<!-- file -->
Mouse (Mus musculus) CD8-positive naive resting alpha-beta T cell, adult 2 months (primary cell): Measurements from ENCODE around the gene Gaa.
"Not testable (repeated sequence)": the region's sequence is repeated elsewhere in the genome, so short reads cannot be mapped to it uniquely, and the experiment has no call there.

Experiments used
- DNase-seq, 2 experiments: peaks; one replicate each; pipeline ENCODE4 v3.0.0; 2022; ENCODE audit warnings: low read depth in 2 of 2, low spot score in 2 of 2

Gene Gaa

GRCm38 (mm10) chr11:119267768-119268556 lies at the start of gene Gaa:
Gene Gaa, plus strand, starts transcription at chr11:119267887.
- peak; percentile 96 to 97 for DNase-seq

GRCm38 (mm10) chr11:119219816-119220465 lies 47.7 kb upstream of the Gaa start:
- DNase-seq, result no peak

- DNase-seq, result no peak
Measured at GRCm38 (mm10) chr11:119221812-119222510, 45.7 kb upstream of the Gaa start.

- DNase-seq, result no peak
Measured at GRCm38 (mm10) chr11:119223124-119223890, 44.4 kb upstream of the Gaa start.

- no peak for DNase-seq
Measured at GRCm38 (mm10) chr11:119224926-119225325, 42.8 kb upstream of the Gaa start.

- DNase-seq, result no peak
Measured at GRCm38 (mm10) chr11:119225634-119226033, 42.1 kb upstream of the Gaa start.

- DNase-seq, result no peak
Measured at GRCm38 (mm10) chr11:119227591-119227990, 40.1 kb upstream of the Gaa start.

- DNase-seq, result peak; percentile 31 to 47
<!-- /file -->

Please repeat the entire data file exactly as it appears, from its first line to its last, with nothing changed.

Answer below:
Mouse (Mus musculus) CD8-positive naive resting alpha-beta T cell, adult 2 months (primary cell): Measurements from ENCODE around the gene Gaa.
"Not testable (repeated sequence)": the region's sequence is repeated elsewhere in the genome, so short reads cannot be mapped to it uniquely, and the experiment has no call there.

Experiments used
- DNase-seq, 2 experiments: peaks; one replicate each; pipeline ENCODE4 v3.0.0; 2022; ENCODE audit warnings: low read depth in 2 of 2, low spot score in 2 of 2

Gene Gaa

GRCm38 (mm10) chr11:119267768-119268556 lies at the start of gene Gaa:
Gene Gaa, plus strand, starts transcription at chr11:119267887.
- peak; percentile 96 to 97 for DNase-seq

GRCm38 (mm10) chr11:119219816-119220465 lies 47.7 kb upstream of the Gaa start:
- DNase-seq, result no peak

- DNase-seq, result no peak
Measured at GRCm38 (mm10) chr11:119221812-119222510, 45.7 kb upstream of the Gaa start.

- DNase-seq, result no peak
Measured at GRCm38 (mm10) chr11:119223124-119223890, 44.4 kb upstream of the Gaa start.

- no peak for DNase-seq
Measured at GRCm38 (mm10) chr11:119224926-119225325, 42.8 kb upstream of the Gaa start.

- DNase-seq, result no peak
Measured at GRCm38 (mm10) chr11:119225634-119226033, 42.1 kb upstream of the Gaa start.

- DNase-seq, result no peak
Measured at GRCm38 (mm10) chr11:119227591-119227990, 40.1 kb upstream of the Gaa start.

- DNase-seq, result peak; percentile 31 to 47